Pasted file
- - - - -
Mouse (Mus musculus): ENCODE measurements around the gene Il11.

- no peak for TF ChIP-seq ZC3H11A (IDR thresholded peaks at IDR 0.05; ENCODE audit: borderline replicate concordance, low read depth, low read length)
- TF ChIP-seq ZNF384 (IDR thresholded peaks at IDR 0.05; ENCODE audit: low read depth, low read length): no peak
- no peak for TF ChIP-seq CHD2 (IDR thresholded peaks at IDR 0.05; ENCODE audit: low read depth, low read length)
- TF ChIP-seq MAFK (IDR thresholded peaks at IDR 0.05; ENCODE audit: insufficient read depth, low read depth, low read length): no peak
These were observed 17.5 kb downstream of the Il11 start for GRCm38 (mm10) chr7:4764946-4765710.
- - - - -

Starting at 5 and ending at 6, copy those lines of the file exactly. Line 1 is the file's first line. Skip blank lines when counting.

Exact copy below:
- TF ChIP-seq MAFK (IDR thresholded peaks at IDR 0.05; ENCODE audit: insufficient read depth, low read depth, low read length): no peak
These were observed 17.5 kb downstream of the Il11 start for GRCm38 (mm10) chr7:4764946-4765710.